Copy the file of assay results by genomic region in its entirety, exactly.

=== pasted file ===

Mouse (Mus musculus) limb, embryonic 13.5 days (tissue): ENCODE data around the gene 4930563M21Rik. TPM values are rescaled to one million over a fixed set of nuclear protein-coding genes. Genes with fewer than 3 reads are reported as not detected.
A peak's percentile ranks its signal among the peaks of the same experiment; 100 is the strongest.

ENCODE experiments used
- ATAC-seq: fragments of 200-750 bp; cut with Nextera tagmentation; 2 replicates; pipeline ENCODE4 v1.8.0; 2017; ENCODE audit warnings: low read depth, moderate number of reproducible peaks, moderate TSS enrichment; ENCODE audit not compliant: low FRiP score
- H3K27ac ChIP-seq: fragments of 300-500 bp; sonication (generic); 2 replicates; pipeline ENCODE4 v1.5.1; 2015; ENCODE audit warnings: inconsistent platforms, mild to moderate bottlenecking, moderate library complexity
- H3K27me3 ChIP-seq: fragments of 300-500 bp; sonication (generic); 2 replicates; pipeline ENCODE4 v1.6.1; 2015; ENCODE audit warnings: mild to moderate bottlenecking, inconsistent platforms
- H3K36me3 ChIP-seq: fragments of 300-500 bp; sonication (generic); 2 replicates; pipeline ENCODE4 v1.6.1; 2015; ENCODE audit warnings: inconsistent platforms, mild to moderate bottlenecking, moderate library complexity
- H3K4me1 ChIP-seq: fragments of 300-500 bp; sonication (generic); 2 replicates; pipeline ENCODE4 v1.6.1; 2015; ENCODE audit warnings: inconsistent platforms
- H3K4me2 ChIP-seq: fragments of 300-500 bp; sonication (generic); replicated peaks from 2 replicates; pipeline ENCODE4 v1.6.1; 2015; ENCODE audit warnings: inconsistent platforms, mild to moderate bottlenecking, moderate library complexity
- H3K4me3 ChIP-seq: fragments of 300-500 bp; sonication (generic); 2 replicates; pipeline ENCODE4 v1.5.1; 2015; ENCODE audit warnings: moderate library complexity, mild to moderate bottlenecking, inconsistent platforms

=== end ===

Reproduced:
Mouse (Mus musculus) limb, embryonic 13.5 days (tissue): ENCODE data around the gene 4930563M21Rik. TPM values are rescaled to one million over a fixed set of nuclear protein-coding genes. Genes with fewer than 3 reads are reported as not detected.
A peak's percentile ranks its signal among the peaks of the same experiment; 100 is the strongest.

ENCODE experiments used
- ATAC-seq: fragments of 200-750 bp; cut with Nextera tagmentation; 2 replicates; pipeline ENCODE4 v1.8.0; 2017; ENCODE audit warnings: low read depth, moderate number of reproducible peaks, moderate TSS enrichment; ENCODE audit not compliant: low FRiP score
- H3K27ac ChIP-seq: fragments of 300-500 bp; sonication (generic); 2 replicates; pipeline ENCODE4 v1.5.1; 2015; ENCODE audit warnings: inconsistent platforms, mild to moderate bottlenecking, moderate library complexity
- H3K27me3 ChIP-seq: fragments of 300-500 bp; sonication (generic); 2 replicates; pipeline ENCODE4 v1.6.1; 2015; ENCODE audit warnings: mild to moderate bottlenecking, inconsistent platforms
- H3K36me3 ChIP-seq: fragments of 300-500 bp; sonication (generic); 2 replicates; pipeline ENCODE4 v1.6.1; 2015; ENCODE audit warnings: inconsistent platforms, mild to moderate bottlenecking, moderate library complexity
- H3K4me1 ChIP-seq: fragments of 300-500 bp; sonication (generic); 2 replicates; pipeline ENCODE4 v1.6.1; 2015; ENCODE audit warnings: inconsistent platforms
- H3K4me2 ChIP-seq: fragments of 300-500 bp; sonication (generic); replicated peaks from 2 replicates; pipeline ENCODE4 v1.6.1; 2015; ENCODE audit warnings: inconsistent platforms, mild to moderate bottlenecking, moderate library complexity
- H3K4me3 ChIP-seq: fragments of 300-500 bp; sonication (generic); 2 replicates; pipeline ENCODE4 v1.5.1; 2015; ENCODE audit warnings: moderate library complexity, mild to moderate bottlenecking, inconsistent platforms